the thing to note is we could have had netbooks a long while ago - and we did. But they wouldnt run Windows and were pushed out of the way. They still cant run windows - windows without office is not windows and will, on ARM, go the way of winphone.
But we will have netbooks - at last.
Intel used to do the StrongARM processor, why are they so against selling ARM chips now?
x86 has its uses but it is too power hungry and expensive for mobiles. I can get an ARM dev board for £20, Intel Atom boards are much more expensive from what I can see.
A severe case of NIH Syndrome
It came from Digital Equipment Corp as part payment in a patent spat.
After a little development they sold most of the ARM stuff to Marvel, though kept a comms SOC with ARM core.
So I wouldn't say they were ever very keen. Their own i960 RISC controller was popular once, but Intel failed to develop it sensibly and do good SOC.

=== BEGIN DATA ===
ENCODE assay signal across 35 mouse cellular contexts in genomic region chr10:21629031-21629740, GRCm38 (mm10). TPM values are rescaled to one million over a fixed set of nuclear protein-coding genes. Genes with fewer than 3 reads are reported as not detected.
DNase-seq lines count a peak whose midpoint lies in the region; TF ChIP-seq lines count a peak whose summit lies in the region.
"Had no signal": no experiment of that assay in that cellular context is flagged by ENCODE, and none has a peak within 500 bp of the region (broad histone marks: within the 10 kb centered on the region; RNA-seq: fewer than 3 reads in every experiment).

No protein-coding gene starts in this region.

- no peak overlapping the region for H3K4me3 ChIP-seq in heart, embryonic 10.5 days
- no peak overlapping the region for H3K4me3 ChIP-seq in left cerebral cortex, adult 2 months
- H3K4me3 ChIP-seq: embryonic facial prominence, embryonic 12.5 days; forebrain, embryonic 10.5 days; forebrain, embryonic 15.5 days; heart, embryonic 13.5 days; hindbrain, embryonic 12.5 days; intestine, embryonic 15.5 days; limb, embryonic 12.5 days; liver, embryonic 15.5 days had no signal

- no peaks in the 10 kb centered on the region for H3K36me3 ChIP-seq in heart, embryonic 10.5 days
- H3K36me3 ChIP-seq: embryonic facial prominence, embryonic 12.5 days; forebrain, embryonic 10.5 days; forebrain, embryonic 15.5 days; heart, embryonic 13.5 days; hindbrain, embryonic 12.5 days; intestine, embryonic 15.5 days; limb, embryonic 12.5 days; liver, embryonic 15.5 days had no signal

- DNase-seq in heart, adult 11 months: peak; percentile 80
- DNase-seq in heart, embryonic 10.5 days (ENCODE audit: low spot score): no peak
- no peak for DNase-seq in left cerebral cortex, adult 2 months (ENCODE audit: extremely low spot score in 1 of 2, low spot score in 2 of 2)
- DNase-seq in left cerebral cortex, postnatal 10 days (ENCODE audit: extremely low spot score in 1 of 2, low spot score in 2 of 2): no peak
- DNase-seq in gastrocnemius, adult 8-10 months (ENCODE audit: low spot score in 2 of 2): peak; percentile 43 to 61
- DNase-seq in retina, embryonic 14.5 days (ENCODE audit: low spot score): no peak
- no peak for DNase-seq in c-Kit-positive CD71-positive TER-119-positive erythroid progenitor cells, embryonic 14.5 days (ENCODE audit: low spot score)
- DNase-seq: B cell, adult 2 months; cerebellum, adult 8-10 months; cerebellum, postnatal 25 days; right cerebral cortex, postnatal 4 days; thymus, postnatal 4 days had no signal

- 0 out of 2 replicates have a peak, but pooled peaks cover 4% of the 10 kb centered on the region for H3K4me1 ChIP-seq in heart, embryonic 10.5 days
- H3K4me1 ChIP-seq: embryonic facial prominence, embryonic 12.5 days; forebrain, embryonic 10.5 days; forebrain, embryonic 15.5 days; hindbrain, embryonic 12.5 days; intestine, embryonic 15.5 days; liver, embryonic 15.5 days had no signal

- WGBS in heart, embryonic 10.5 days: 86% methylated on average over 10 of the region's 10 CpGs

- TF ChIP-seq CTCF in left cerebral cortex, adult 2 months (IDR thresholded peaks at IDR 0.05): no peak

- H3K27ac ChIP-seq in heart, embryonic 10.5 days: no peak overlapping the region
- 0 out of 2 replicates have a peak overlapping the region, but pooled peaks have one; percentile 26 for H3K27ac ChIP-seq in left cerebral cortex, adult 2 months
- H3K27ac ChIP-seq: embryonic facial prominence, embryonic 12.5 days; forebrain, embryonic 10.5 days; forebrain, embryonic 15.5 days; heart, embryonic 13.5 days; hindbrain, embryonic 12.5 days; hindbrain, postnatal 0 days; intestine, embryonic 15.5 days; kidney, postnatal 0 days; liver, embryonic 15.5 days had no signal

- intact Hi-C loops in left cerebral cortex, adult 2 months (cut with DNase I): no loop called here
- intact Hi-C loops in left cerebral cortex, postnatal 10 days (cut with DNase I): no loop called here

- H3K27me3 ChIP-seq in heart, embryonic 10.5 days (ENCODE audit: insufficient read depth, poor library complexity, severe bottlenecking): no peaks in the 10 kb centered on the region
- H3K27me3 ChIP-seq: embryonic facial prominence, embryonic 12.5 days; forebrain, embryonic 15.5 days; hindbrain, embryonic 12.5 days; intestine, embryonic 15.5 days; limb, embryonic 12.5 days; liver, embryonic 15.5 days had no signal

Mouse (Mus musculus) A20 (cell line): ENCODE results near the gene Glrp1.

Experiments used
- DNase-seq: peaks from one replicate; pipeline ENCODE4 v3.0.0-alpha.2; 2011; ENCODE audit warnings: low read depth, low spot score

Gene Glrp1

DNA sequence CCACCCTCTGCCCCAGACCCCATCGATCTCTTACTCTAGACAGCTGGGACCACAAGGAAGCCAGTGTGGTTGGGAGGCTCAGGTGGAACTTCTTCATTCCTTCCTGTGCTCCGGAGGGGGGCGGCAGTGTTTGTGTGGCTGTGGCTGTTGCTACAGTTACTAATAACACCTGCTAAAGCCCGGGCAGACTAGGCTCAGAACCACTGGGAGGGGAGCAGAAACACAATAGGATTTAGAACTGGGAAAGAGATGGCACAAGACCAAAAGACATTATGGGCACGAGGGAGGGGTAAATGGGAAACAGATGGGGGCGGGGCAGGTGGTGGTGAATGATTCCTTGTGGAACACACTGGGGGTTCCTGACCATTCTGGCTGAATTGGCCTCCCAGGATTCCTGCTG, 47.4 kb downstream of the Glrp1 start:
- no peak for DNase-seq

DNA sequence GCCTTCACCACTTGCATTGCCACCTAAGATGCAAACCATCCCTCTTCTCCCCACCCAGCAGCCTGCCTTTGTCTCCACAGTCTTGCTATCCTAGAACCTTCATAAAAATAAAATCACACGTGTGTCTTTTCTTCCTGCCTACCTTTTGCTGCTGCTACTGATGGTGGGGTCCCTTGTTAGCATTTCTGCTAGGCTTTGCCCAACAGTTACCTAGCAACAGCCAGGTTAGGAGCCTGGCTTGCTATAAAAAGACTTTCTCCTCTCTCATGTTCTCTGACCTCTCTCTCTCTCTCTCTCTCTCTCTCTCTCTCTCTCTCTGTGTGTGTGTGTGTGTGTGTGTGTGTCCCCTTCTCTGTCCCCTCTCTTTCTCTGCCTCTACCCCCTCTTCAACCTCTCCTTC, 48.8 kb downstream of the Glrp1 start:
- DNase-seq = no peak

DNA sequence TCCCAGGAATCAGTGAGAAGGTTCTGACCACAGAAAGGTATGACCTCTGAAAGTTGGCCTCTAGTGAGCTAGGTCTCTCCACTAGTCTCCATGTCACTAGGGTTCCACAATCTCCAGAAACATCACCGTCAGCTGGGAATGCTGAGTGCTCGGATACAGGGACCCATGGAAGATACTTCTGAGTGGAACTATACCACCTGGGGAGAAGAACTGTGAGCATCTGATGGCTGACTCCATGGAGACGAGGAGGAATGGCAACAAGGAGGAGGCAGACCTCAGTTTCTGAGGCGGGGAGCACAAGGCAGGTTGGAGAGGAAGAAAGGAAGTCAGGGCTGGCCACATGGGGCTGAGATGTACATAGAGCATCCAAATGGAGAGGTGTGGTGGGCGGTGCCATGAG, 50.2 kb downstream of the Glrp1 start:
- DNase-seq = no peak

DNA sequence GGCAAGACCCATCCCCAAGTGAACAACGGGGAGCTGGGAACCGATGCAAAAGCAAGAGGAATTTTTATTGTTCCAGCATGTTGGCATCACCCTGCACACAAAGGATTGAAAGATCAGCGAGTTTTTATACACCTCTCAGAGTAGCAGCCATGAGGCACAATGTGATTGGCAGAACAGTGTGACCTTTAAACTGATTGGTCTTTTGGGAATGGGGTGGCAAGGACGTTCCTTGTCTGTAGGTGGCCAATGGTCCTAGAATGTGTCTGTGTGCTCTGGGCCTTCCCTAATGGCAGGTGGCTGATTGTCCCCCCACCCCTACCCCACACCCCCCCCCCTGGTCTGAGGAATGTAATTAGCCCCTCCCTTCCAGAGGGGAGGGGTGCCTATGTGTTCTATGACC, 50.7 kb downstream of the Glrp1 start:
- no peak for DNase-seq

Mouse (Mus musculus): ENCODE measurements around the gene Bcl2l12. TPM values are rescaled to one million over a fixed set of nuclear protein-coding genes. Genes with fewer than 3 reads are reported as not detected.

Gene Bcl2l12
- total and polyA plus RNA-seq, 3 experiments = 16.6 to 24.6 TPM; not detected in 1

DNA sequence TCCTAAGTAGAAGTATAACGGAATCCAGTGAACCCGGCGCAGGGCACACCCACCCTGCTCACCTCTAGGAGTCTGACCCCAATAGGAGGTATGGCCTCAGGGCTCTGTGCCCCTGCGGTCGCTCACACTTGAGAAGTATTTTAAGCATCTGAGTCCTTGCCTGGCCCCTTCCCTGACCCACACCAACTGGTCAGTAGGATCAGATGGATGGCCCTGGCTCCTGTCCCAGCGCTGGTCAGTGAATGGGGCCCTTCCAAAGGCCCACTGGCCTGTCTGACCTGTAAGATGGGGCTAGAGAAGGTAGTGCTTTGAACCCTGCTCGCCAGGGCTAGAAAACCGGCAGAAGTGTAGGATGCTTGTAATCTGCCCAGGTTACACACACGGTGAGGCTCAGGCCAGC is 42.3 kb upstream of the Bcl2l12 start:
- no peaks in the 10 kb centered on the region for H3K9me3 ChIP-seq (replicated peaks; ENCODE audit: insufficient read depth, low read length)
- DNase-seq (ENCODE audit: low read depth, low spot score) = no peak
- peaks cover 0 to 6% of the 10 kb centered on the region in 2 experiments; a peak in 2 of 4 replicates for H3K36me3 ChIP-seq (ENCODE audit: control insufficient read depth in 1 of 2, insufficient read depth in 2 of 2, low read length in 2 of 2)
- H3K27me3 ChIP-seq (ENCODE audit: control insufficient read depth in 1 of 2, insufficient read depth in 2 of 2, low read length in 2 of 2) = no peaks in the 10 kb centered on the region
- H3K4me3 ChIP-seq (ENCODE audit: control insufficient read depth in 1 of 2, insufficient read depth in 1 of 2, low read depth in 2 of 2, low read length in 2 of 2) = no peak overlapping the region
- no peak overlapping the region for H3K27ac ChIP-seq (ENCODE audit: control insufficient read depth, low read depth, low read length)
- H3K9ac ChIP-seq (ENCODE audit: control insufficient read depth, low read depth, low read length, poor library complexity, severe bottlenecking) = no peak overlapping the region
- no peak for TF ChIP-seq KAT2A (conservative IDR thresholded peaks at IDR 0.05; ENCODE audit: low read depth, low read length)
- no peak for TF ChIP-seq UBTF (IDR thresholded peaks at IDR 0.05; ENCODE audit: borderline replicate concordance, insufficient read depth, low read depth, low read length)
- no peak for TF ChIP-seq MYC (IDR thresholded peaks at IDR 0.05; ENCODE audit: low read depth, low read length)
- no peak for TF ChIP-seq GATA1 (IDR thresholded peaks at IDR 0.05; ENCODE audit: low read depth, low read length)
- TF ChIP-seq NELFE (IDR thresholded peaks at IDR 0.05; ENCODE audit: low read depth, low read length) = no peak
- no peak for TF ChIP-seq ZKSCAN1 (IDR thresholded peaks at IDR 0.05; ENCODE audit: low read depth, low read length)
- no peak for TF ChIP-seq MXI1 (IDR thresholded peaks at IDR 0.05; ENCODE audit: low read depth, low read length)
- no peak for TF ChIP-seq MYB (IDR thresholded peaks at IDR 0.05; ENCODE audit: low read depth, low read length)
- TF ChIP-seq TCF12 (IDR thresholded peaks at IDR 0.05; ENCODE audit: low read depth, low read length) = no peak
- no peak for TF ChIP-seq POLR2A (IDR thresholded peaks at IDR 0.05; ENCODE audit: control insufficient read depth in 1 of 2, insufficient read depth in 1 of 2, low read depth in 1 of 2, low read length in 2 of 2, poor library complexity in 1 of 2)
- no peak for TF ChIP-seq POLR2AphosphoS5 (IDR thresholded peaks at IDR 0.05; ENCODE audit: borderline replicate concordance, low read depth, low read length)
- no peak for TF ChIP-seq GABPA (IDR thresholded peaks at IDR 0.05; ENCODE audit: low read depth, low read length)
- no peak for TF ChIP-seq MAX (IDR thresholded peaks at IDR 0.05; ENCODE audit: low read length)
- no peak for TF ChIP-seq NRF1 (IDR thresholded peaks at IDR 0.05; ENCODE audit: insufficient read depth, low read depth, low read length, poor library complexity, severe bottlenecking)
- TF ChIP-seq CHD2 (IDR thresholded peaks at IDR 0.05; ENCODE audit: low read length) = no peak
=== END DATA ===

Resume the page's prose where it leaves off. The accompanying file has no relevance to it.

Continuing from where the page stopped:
Part of the success of ARM is that it's usually just a small part of an SOC. Even 4 or 5 years ago an ARM SoC might have had the equivalent I/O of an entire laptop motherboard. I used the Samsung 6400 SOC before iPhone and it has the Flash and RAM chips stacked on the ARM SoC all in a 3mm high package. So no Flash or RAM PCB traces or PCB footprint. Intel still don't have an SoC with all the I/O of that part (inc Graphics) low enough power to stack even one other chip on top.
Except it's Marvell not Marvel.
But you knew that, and now other readers do too.
I also like the mention that it's the vast array of ARM licencees making SoCs that make ARM what it is. How many SoC licencees will Intel have in two years, or five years, time?
Package on package is neat too. See (e.g, iirc) raspberry pi.
became the same size and the same price as full-fat notebooks, but still a fraction of the oomph.
I would buy a Netbook to replace my Thinkpad X31 if it had a Matte screen 2GB ram / Linux / 32 GB flash (Ideally 64GB) / decent keyboard. (And it was cheaper than a similar second hand ultra portable).
The reason I won't buy one is they all have glossy screen's and cost too much for what they are.
(Even more so compared to tieroneonline corporate refurb X series Thinkpads).